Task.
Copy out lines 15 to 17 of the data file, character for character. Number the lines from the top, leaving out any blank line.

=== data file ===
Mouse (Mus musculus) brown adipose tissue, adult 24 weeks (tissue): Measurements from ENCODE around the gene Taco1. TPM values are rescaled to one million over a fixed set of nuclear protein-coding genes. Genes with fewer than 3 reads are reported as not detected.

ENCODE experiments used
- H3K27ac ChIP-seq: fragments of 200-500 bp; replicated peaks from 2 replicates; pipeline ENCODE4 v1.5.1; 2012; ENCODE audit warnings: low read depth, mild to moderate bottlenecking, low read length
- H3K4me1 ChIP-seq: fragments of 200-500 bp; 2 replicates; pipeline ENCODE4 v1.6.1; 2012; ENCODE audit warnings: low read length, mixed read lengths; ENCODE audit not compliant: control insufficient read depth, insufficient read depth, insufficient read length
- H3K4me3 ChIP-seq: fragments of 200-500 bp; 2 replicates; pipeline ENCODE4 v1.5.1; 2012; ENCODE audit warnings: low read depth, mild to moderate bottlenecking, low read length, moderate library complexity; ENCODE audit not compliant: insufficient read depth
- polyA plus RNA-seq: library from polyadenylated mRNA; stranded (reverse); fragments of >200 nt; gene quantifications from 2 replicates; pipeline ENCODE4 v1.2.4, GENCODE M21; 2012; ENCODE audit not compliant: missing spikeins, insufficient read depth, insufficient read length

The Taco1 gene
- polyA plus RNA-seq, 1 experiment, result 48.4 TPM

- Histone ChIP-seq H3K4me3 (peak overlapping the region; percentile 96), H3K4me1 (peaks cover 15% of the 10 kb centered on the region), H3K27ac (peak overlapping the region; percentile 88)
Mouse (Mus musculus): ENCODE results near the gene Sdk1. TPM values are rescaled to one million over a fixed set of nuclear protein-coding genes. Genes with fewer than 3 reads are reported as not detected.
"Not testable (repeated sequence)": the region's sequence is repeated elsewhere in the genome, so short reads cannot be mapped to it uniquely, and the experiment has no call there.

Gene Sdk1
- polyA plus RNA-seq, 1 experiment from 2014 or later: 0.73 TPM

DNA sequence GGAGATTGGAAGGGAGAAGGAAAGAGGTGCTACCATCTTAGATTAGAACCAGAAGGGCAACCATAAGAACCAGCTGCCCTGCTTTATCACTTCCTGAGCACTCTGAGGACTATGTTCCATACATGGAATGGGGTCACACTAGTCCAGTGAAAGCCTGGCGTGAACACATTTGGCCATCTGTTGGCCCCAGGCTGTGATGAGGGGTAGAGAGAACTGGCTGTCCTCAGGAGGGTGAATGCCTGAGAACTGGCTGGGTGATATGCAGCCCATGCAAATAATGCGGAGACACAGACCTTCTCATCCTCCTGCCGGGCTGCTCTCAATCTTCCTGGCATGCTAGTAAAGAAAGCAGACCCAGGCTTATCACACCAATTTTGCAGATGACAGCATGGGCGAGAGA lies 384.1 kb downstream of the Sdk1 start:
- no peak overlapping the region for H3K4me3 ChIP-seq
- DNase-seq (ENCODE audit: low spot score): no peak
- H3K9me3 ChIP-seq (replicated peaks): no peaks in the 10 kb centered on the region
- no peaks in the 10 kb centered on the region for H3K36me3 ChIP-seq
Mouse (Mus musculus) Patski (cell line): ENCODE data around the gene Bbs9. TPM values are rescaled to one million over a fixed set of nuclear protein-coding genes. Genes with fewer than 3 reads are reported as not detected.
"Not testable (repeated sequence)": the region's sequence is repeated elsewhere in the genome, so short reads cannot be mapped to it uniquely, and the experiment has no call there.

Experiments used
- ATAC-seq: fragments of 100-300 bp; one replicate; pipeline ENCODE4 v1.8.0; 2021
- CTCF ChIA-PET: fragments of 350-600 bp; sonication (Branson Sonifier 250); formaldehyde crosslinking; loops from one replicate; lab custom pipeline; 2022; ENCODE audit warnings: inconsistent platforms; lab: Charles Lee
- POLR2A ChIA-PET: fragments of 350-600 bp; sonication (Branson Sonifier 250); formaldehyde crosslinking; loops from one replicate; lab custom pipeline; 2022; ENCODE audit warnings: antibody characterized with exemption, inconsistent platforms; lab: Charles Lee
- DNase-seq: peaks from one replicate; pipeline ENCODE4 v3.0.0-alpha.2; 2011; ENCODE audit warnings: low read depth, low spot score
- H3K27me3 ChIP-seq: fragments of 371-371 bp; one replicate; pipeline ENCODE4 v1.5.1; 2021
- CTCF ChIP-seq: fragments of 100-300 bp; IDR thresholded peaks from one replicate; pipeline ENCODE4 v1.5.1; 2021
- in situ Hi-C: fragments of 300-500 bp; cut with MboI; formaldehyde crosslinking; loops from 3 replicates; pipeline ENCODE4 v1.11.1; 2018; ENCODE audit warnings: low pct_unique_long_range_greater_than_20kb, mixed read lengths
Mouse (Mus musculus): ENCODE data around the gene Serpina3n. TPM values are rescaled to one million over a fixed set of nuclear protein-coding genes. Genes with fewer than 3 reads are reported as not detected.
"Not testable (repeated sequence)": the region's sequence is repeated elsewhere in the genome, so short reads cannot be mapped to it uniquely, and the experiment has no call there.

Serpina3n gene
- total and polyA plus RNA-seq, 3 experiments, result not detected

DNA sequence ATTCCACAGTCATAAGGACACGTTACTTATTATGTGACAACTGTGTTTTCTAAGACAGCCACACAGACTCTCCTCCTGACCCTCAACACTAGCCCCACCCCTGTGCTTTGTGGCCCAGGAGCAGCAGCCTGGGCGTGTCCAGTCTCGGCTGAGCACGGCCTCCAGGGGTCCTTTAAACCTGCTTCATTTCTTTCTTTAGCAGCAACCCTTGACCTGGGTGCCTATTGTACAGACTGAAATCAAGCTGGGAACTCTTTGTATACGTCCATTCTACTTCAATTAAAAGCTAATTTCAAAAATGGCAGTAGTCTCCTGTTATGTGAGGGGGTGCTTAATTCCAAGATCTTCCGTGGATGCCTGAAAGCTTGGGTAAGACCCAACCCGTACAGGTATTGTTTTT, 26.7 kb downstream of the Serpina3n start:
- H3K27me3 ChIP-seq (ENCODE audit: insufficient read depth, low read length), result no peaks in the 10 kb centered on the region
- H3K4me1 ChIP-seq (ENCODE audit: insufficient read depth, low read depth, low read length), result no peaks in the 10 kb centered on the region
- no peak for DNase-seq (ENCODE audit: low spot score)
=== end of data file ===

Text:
- no peak overlapping the region for H3K4me3 ChIP-seq
- DNase-seq (ENCODE audit: low spot score): no peak
- H3K9me3 ChIP-seq (replicated peaks): no peaks in the 10 kb centered on the region